What Pennsylvania Avenue Looked Like in 1909

Rare footage reveals the fashions, modes of transportation, and a general disregard for safety of turn-of-the-century Washington.

National Journal
Marina Koren
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Marina Koren
Nov. 6, 2013, 11:09 a.m.

What did the streets of Wash­ing­ton look like more than a cen­tury ago? Thanks to some of the na­tion’s early film pi­on­eers, mod­ern-day Dis­trict dwell­ers can take a quick stroll through his­tory.

This foot­age, shot in Ju­ly 1909 (not 1907, as the You­Tube clip’s title reads) on Pennsylvania Av­en­ue between 10th and 11th streets, re­veals the bustle of a city against the back­drop of the U.S. Cap­it­ol Build­ing. Wash­ing­ton ap­pears to be in the middle of the trans­port­a­tion re­volu­tion, with cars, trol­leys, and horse-drawn car­riages all nav­ig­at­ing the same streets. Bowl­er hats were big, and jay­walk­ing was the norm.

The minute-long clip comes from Ghosts of DC, a blog that col­lects video, pho­tos, and stor­ies from the Dis­trict’s long his­tory. The per­son who sup­plied this foot­age to the blog, iden­ti­fied as Tom, writes that the foot­age comes from the Charles Edis­on Fund, ori­gin­ally known as Brook Found­a­tion Col­lec­tion, a phil­an­throp­ic in­sti­tu­tion cre­ated by Thomas Edis­on’s son in 1948. Edis­on had pi­on­eered early film­mak­ing in the late 1880s, with his in­ven­tion of the kin­eto­scope, and later through the movies he pro­duced with his mo­tion pic­tures com­pany.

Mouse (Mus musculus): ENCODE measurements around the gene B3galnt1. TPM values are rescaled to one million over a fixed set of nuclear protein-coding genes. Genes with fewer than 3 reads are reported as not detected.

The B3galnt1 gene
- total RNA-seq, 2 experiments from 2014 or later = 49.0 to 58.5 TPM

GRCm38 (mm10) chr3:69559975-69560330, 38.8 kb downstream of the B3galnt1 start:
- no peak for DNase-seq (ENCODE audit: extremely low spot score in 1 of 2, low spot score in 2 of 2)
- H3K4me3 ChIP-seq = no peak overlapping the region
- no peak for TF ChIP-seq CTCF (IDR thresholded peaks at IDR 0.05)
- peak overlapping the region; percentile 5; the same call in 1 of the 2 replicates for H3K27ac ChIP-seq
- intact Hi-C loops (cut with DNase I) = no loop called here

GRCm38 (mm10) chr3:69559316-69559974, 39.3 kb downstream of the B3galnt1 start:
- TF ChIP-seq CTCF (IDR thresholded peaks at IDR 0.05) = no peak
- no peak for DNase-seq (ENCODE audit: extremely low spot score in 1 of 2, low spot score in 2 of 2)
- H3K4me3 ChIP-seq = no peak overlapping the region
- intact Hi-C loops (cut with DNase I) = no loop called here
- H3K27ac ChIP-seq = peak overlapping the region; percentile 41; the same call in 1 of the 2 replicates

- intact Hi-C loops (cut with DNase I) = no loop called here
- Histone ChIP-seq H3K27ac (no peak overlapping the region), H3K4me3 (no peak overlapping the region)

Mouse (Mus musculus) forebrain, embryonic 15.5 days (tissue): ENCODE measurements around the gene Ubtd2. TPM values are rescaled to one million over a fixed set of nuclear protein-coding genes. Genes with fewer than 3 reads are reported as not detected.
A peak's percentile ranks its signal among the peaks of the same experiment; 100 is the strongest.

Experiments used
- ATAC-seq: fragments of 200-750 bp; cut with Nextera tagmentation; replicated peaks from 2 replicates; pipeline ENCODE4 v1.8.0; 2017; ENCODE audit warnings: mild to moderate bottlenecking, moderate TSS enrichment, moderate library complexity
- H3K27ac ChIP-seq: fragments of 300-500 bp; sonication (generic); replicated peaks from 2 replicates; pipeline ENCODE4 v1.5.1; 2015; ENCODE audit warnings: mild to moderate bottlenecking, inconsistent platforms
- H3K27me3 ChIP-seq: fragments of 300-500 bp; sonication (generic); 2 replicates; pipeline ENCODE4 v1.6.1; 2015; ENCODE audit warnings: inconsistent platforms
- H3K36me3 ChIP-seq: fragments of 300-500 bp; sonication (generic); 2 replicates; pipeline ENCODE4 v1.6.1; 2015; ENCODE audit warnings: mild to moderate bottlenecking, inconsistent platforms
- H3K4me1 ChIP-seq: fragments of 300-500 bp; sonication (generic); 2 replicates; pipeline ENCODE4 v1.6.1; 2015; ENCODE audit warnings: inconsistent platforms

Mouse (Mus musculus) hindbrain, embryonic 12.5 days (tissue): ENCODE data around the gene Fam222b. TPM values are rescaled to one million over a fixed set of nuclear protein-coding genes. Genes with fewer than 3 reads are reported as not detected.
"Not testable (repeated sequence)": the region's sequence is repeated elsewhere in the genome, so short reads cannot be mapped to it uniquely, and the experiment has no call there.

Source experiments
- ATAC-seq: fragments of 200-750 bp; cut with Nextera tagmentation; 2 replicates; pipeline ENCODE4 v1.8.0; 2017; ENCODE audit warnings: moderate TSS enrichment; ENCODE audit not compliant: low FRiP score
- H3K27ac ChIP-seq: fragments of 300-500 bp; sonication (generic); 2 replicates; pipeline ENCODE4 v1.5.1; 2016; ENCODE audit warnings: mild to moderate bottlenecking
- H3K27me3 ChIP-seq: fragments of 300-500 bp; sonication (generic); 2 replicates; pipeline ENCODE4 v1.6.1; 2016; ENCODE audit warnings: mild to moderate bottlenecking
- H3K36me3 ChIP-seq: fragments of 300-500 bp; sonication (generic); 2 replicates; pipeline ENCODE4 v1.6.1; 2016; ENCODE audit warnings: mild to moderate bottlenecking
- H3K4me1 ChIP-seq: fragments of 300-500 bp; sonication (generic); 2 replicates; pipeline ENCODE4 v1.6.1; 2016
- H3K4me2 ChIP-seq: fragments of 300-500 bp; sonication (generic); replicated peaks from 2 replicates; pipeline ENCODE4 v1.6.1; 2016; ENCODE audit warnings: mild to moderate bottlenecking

The Ghosts of DC con­trib­ut­or writes of the scene:

No­tice the bill­boards. The one on the left ap­pears to be an ad for C/B Cor­sets. The right bill­board ap­pears to show sil­hou­ette of a child and the word ‘Vel­vet.’ My search for bill­board iden­ti­fic­a­tion turned up noth­ing.

I don’t know, but would love to find out, wheth­er this is an “ac­tu­al­ity” or an Edis­on clip for a movie. It does not ap­pear to have been a staged scene with act­ors. Also no­tice the Afric­an Amer­ic­an wo­man hold­ing a para­sol and the styl­ishly dressed Afric­an Amer­ic­an man cross­ing the street.

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